[Kajian Post] Poverty Alleviation: Are All Aid Programs Effective?

Oleh : Jalu Dibyo Sanwasi | Staff Divisi Kajian Kanopi 2012 | Ilmu Ekonomi 2011

Over the past 42 years, over $568 billion has flowed into Africa. In total, the West has spent over $2.3 trillion on aid in an attempt to mitigate poverty. Despite such grand efforts, however, the west has yet succeeded on reaching what some call, simple milestones. Children in Africa are stillcontracting malaria even though preventive tools only cost a mere 12 cents. Furthermore,five million newborns still has to die even though mothers only has to spend $3 on medications in order to prevent their babies from dying. After putting these disappointments into perspectives, can one truly say that all foreign aid programs are effective?

One common debatable example of the effectiveness of aids can be attributed to the attempt atgiving away free mosquito nets. Foreign aid groups provide mosquito nets in order to protect the poor from the daunting bites of malaria-carrying mosquitos. The idea behind the nets is toprovide the poor with a healthier life, whereby they will be able to not only spend less of their limited income on medication but also earn more money by having to spend fewer days out of work.This idea sounds perfect; by allowing the poor to possess more money in their pockets, the poor can sooner or later be alleviated from poverty.

In reality, however, one disturbing question usually arise, “will the poor use the free mosquito nets?” This is where the debate comes in. Economists like William Easterly tend to view subsidized mosquito nets in a cynical manner. He sees that people act based on incentives and free nets do not really motivate people to use them. Any one can get a hold of free mosquito nets, including those who are skeptical or even unaware of the benefits of such tools. Considering the limited access to both basic information and education in poverty-afflicted areas, it is unsurprising that many who obtains subsidized mosquito nets are those who fit such criteria.

Many of those who obtain free mosquito nets do not use it for its intended purposes. The more imaginative use it as a tool for fishing, or what many usually call fishing nets, while the many do not even bother to use them. Despite such absurdity, one cannot really blame them. After all, what level of understanding do you expect an elementary school drop out to have? It is even doubtful that they have basic knowledge in biology that allows them to comprehend the concept of malaria-carrying mosquitos spreading the disease.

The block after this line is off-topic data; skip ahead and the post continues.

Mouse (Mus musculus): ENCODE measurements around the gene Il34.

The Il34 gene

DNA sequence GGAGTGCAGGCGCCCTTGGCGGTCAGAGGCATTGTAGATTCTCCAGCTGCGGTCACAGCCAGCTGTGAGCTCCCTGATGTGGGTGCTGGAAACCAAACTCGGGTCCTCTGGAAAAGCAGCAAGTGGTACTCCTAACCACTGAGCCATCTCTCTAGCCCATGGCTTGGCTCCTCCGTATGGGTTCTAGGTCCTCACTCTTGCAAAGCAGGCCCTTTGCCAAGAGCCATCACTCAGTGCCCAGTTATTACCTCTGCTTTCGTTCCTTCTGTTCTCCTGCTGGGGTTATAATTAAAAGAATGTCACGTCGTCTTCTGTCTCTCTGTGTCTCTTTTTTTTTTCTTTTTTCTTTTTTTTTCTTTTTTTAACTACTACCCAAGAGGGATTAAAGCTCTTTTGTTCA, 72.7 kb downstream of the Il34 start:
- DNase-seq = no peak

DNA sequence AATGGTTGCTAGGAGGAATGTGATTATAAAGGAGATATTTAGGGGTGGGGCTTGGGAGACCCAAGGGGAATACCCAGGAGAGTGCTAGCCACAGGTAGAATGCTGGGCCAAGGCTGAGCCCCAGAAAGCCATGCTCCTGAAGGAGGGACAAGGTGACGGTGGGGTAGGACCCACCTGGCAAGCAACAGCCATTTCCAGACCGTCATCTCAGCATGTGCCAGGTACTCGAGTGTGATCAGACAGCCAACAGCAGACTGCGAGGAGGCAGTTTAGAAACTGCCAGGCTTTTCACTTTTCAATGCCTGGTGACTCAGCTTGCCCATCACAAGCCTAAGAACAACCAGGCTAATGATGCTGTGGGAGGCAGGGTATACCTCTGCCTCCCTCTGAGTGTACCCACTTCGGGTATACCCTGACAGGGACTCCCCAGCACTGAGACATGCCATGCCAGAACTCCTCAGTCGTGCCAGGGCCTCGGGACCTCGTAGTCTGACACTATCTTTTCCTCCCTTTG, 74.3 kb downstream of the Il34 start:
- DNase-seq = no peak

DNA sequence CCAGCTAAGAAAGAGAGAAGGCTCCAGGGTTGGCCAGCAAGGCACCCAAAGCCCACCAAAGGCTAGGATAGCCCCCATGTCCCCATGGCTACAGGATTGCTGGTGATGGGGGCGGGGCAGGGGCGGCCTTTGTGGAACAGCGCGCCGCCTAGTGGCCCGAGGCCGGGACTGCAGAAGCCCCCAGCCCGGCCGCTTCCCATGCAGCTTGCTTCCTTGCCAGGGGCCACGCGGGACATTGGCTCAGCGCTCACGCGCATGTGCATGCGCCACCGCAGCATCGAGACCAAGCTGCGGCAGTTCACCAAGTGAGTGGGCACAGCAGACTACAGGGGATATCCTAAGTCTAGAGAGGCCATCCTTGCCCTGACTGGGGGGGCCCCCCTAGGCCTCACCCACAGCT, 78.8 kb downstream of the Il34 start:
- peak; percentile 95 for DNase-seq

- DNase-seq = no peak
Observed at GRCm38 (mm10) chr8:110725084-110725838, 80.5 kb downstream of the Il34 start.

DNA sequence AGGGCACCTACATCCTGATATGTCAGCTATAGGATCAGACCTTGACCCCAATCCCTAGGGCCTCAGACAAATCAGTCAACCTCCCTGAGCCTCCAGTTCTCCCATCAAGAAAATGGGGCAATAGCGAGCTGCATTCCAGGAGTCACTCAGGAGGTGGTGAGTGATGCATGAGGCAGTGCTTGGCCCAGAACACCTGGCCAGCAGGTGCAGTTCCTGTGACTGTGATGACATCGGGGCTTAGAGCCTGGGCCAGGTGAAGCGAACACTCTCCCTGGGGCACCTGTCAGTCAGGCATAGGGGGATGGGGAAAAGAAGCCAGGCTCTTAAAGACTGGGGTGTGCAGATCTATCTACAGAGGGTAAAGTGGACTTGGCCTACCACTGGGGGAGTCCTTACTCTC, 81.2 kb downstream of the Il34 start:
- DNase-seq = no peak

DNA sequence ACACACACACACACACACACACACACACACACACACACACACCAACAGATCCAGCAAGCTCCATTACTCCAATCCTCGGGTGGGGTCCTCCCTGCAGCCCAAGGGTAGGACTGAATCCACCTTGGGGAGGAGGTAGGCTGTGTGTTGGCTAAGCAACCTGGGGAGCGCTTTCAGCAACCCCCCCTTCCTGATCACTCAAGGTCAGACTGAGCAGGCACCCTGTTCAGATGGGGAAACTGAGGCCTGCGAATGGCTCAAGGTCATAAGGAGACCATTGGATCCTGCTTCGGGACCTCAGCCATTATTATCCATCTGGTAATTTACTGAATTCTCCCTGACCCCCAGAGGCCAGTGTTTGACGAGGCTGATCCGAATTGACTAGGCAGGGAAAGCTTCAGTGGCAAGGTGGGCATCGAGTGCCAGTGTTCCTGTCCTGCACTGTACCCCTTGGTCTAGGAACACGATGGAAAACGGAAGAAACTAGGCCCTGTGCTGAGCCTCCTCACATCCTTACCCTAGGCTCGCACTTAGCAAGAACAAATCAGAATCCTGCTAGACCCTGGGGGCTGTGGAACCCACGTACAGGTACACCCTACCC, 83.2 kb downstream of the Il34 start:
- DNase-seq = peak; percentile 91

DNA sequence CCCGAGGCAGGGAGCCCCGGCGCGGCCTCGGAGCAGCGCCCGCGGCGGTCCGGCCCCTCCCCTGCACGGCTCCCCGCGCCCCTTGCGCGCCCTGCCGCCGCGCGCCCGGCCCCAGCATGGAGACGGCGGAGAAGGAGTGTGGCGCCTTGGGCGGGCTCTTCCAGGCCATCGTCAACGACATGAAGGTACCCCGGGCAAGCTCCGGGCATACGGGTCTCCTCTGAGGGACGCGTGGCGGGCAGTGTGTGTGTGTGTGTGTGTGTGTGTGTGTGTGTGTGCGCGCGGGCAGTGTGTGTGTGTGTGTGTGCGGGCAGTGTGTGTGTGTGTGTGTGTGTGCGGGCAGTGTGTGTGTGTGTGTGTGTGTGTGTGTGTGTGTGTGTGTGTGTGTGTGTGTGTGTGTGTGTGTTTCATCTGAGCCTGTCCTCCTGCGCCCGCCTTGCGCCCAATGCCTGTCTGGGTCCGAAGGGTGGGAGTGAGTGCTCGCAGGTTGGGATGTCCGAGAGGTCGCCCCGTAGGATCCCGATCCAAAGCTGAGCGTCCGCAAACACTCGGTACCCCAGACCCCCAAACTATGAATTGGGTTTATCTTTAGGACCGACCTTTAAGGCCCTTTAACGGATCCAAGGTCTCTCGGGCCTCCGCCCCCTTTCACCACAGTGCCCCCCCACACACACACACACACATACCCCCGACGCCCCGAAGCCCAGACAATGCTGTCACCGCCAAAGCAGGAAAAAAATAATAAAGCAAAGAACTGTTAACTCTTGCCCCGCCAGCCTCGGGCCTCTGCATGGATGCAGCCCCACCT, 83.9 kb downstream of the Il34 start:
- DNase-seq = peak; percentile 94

Another questionable form of foreign aid highlighted by aid critiquesis the effort to reduce population growth by increasing access to contraceptive tools.Condoms have been advocated to help reduce unwanted population growth that leads to the perseverance of poverty. But is it true that families will give birth to fewer children in response to the availability of cheap, or even free, condoms?

Lant Pritchett, a Harvard Kennedy School professor, has analyzed the relation of births with the use of contraception. One variable that showed significance influenced is surprisingly not contraception, but instead the woman’s desire to have a child. He found that 90% of differences across countries in fertility rate is explained by the woman’s desired fertility. In other words, the desire of the woman to have a large amount of baby will maintain the high fertility rate of a particular area despite an increase in the availability of contraception. Lant Pritchett concluded his research with these words “The conclusion that follows from the evidence and analysis resented is that because fertility is principally determined by child desires, contraceptive access (or cost) or family planning effort more generally are not a dominant, or typically even a major, factor in 8 determining fertility differences.”

Foreign aids are of no doubt intended to help less fortunate nations eradicate themselves from poverty.Several researches have, however, criticized the affectivity of some programs where billions, or trillions, of dollars have been invested. Programs that are aim to decrease malaria and fertility rate, for instance, have had results fallen below expectations. These shortcomings should be an indicator for the west to improve their planning before pursuing on a particular program. By doing so, the money allocated for poverty alleviation can have a more compelling impact on eradicating poverty.

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